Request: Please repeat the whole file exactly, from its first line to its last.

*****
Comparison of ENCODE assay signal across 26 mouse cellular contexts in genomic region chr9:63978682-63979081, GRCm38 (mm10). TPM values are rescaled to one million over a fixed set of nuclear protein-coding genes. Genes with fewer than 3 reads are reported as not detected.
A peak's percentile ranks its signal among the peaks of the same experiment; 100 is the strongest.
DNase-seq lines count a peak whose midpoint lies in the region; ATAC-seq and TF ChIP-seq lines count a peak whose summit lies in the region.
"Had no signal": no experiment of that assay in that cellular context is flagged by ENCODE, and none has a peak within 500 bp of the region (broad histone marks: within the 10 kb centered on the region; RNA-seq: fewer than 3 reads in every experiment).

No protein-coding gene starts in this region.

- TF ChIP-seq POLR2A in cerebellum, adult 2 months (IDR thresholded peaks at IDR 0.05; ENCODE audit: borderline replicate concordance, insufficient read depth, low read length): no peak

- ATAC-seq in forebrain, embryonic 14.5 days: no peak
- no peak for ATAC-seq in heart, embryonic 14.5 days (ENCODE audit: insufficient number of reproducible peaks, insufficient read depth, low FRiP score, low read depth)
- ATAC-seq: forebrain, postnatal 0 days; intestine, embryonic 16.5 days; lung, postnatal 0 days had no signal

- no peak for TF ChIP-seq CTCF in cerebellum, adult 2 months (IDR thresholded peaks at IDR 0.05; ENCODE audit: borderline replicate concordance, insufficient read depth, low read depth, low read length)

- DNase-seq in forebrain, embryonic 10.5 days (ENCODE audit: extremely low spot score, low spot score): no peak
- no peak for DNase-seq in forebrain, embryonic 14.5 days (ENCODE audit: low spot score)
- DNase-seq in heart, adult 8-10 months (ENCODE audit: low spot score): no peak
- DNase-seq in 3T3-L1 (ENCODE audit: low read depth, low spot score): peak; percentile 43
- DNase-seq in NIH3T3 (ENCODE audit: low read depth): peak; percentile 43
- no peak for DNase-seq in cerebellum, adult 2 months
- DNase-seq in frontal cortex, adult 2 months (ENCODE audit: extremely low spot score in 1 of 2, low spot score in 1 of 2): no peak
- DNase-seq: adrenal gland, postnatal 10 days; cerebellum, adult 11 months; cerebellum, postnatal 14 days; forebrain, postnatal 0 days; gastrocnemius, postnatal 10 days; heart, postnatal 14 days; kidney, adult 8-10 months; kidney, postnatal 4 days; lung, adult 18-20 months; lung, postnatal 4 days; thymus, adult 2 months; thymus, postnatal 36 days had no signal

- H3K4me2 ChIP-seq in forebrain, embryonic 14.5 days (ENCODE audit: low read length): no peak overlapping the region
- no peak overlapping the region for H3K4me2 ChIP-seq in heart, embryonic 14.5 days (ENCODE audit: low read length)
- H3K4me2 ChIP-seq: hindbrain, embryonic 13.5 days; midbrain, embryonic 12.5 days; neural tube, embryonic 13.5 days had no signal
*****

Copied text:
Comparison of ENCODE assay signal across 26 mouse cellular contexts in genomic region chr9:63978682-63979081, GRCm38 (mm10). TPM values are rescaled to one million over a fixed set of nuclear protein-coding genes. Genes with fewer than 3 reads are reported as not detected.
A peak's percentile ranks its signal among the peaks of the same experiment; 100 is the strongest.
DNase-seq lines count a peak whose midpoint lies in the region; ATAC-seq and TF ChIP-seq lines count a peak whose summit lies in the region.
"Had no signal": no experiment of that assay in that cellular context is flagged by ENCODE, and none has a peak within 500 bp of the region (broad histone marks: within the 10 kb centered on the region; RNA-seq: fewer than 3 reads in every experiment).

No protein-coding gene starts in this region.

- TF ChIP-seq POLR2A in cerebellum, adult 2 months (IDR thresholded peaks at IDR 0.05; ENCODE audit: borderline replicate concordance, insufficient read depth, low read length): no peak

- ATAC-seq in forebrain, embryonic 14.5 days: no peak
- no peak for ATAC-seq in heart, embryonic 14.5 days (ENCODE audit: insufficient number of reproducible peaks, insufficient read depth, low FRiP score, low read depth)
- ATAC-seq: forebrain, postnatal 0 days; intestine, embryonic 16.5 days; lung, postnatal 0 days had no signal

- no peak for TF ChIP-seq CTCF in cerebellum, adult 2 months (IDR thresholded peaks at IDR 0.05; ENCODE audit: borderline replicate concordance, insufficient read depth, low read depth, low read length)

- DNase-seq in forebrain, embryonic 10.5 days (ENCODE audit: extremely low spot score, low spot score): no peak
- no peak for DNase-seq in forebrain, embryonic 14.5 days (ENCODE audit: low spot score)
- DNase-seq in heart, adult 8-10 months (ENCODE audit: low spot score): no peak
- DNase-seq in 3T3-L1 (ENCODE audit: low read depth, low spot score): peak; percentile 43
- DNase-seq in NIH3T3 (ENCODE audit: low read depth): peak; percentile 43
- no peak for DNase-seq in cerebellum, adult 2 months
- DNase-seq in frontal cortex, adult 2 months (ENCODE audit: extremely low spot score in 1 of 2, low spot score in 1 of 2): no peak
- DNase-seq: adrenal gland, postnatal 10 days; cerebellum, adult 11 months; cerebellum, postnatal 14 days; forebrain, postnatal 0 days; gastrocnemius, postnatal 10 days; heart, postnatal 14 days; kidney, adult 8-10 months; kidney, postnatal 4 days; lung, adult 18-20 months; lung, postnatal 4 days; thymus, adult 2 months; thymus, postnatal 36 days had no signal

- H3K4me2 ChIP-seq in forebrain, embryonic 14.5 days (ENCODE audit: low read length): no peak overlapping the region
- no peak overlapping the region for H3K4me2 ChIP-seq in heart, embryonic 14.5 days (ENCODE audit: low read length)
- H3K4me2 ChIP-seq: hindbrain, embryonic 13.5 days; midbrain, embryonic 12.5 days; neural tube, embryonic 13.5 days had no signal